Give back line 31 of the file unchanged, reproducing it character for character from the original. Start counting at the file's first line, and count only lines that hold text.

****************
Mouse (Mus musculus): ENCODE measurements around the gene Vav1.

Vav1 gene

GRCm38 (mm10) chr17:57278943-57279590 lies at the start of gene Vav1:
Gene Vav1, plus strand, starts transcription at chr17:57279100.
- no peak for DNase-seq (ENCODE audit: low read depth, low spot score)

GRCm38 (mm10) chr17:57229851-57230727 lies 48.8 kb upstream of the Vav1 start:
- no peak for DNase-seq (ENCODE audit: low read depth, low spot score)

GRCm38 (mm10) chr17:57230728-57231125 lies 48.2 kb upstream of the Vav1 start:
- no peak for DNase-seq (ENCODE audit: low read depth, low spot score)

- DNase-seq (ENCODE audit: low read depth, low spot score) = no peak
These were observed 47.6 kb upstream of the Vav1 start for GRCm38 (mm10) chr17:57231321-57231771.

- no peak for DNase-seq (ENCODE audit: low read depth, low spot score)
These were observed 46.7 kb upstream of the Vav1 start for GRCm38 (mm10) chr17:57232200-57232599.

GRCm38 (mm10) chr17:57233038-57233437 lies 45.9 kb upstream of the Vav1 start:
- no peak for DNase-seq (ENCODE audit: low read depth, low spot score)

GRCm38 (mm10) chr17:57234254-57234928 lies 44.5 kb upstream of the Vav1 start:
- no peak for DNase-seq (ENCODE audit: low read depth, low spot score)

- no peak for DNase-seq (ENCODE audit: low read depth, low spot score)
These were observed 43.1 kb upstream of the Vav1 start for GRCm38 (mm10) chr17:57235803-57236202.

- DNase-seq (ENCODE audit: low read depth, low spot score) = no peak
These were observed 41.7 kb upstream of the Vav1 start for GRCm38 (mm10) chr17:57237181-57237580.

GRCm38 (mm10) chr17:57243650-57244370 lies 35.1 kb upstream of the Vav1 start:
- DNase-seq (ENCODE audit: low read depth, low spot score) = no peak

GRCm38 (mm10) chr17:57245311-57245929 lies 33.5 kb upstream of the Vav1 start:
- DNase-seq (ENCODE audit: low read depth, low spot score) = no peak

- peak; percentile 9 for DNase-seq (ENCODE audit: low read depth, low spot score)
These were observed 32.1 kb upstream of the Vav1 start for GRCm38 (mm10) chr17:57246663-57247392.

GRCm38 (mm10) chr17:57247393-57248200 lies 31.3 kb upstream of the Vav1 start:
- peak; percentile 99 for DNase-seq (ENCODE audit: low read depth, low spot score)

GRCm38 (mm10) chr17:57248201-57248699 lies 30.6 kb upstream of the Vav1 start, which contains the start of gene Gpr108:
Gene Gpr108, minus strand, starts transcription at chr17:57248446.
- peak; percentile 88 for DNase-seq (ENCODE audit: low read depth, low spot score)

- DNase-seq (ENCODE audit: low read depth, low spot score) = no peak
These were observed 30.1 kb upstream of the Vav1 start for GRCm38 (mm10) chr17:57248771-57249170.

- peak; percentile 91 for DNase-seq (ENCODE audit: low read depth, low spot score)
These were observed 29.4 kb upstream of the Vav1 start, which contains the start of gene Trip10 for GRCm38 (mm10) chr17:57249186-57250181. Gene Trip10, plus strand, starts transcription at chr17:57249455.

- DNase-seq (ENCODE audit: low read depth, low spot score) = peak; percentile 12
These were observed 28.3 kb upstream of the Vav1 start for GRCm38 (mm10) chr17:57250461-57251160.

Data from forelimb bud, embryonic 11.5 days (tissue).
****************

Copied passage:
Gene Gpr108, minus strand, starts transcription at chr17:57248446.